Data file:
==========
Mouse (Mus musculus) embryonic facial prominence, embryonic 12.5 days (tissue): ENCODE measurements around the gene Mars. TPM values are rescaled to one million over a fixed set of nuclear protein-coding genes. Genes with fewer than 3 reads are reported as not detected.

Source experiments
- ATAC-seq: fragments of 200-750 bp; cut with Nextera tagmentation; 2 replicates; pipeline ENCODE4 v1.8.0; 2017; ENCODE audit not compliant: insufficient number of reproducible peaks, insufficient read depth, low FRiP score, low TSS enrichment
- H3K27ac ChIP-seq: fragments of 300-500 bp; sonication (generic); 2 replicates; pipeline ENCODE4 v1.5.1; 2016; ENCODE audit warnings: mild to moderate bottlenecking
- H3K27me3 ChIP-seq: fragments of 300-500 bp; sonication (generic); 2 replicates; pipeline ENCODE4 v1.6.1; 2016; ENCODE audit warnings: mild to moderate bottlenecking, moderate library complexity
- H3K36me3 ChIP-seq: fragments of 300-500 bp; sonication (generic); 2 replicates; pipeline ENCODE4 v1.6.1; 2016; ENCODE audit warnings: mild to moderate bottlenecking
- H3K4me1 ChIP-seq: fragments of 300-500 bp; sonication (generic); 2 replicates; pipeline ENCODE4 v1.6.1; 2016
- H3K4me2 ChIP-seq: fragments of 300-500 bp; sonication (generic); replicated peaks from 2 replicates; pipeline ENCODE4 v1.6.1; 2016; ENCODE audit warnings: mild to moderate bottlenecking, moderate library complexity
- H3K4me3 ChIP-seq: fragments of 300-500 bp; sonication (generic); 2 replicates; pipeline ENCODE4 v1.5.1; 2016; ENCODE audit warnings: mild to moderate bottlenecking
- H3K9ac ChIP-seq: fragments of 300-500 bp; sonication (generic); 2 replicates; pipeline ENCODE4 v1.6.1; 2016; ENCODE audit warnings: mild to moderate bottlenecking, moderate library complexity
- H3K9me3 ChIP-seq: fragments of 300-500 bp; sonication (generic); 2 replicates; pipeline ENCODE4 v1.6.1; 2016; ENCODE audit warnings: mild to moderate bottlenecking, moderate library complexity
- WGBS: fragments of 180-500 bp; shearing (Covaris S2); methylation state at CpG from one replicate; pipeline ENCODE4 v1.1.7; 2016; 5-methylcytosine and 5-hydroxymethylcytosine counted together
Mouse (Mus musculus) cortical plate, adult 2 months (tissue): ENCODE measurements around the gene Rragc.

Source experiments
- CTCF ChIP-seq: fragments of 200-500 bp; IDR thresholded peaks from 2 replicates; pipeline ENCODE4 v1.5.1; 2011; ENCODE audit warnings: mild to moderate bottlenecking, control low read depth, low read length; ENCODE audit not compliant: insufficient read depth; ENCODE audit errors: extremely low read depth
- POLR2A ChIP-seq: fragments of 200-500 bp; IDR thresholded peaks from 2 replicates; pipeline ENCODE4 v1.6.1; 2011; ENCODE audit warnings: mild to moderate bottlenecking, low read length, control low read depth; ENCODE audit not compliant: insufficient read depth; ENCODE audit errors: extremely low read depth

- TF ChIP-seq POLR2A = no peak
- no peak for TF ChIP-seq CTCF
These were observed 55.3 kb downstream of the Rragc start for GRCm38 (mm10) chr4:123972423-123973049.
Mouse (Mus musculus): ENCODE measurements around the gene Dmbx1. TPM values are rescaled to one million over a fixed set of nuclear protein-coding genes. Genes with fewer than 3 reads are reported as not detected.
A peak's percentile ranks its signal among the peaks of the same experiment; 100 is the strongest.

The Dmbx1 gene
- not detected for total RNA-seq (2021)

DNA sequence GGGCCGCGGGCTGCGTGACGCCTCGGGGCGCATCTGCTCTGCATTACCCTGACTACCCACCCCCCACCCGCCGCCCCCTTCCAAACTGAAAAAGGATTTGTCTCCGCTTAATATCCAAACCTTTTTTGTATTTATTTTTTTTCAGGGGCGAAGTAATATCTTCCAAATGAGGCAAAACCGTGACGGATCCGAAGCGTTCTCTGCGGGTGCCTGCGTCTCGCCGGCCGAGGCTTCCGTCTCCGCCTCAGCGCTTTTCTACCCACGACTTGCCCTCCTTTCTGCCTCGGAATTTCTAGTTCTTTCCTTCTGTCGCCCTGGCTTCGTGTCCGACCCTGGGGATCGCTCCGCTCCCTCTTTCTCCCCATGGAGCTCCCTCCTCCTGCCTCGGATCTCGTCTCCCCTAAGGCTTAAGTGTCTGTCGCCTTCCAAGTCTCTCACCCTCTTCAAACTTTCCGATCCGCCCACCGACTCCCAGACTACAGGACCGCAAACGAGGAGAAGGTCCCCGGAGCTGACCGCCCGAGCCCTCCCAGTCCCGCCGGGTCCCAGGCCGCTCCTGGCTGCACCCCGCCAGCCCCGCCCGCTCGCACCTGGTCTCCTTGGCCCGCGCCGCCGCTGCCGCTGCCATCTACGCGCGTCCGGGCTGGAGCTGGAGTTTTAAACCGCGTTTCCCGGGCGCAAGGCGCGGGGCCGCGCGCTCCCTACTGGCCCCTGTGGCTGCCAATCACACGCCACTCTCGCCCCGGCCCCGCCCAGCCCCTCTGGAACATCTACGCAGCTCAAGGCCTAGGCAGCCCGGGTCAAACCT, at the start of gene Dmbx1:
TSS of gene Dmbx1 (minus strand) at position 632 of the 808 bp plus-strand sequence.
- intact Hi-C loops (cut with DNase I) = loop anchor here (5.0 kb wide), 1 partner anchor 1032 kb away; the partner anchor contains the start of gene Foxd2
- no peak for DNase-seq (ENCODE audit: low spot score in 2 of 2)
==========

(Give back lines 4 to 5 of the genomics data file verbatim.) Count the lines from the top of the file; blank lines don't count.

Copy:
- H3K27ac ChIP-seq: fragments of 300-500 bp; sonication (generic); 2 replicates; pipeline ENCODE4 v1.5.1; 2016; ENCODE audit warnings: mild to moderate bottlenecking
- H3K27me3 ChIP-seq: fragments of 300-500 bp; sonication (generic); 2 replicates; pipeline ENCODE4 v1.6.1; 2016; ENCODE audit warnings: mild to moderate bottlenecking, moderate library complexity